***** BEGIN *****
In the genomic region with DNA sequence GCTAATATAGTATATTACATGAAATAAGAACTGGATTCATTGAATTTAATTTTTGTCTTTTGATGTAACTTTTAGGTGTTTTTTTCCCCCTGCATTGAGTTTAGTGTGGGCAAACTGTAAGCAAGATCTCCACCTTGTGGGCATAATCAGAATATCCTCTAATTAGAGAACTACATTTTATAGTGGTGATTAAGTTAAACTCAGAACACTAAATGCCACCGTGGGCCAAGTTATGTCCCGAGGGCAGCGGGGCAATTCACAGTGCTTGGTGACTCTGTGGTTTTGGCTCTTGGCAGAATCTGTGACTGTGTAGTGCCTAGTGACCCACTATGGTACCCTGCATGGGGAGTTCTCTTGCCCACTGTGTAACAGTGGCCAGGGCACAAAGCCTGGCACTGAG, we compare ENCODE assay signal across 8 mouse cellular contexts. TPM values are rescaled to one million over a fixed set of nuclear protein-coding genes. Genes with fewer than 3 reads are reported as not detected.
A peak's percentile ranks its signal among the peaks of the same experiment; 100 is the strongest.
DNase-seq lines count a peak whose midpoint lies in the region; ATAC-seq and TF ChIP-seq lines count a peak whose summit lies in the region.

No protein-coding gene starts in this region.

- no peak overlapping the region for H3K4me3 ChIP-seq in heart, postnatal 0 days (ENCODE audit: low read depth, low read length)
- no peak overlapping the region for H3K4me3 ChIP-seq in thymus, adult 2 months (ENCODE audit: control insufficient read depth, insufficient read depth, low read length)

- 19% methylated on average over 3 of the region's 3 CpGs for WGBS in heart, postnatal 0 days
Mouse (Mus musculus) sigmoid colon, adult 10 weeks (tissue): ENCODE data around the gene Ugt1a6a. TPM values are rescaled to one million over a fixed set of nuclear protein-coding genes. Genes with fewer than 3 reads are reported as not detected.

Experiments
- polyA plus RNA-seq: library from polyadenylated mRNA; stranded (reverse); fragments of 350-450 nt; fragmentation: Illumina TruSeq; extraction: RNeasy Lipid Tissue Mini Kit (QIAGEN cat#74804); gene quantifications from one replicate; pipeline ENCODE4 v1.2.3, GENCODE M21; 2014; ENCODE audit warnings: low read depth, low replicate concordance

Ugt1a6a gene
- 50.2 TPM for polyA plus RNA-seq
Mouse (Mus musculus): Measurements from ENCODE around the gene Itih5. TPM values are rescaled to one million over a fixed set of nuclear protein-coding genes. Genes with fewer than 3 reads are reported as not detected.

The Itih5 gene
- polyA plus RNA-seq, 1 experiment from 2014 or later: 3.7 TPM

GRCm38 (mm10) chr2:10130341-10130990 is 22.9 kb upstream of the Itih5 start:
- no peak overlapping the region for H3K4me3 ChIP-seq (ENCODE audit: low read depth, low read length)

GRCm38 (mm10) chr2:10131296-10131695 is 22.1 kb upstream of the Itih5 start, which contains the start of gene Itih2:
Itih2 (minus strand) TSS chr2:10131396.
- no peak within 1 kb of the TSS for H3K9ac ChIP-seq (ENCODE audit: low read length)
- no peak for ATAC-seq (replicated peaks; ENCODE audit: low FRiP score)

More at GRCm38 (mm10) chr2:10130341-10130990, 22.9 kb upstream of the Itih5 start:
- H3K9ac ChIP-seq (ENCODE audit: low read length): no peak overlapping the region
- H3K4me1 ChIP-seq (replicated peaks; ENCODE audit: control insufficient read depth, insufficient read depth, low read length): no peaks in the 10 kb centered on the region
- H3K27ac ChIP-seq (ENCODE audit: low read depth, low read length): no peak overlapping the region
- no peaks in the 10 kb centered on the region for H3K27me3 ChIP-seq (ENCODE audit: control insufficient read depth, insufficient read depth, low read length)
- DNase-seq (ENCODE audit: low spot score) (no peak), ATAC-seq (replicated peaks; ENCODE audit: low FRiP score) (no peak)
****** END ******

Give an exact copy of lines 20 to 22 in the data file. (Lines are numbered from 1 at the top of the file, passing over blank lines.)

- no peak within 1 kb of the TSS for H3K9ac ChIP-seq (ENCODE audit: low read length)
- no peak for ATAC-seq (replicated peaks; ENCODE audit: low FRiP score)

More at GRCm38 (mm10) chr2:10130341-10130990, 22.9 kb upstream of the Itih5 start: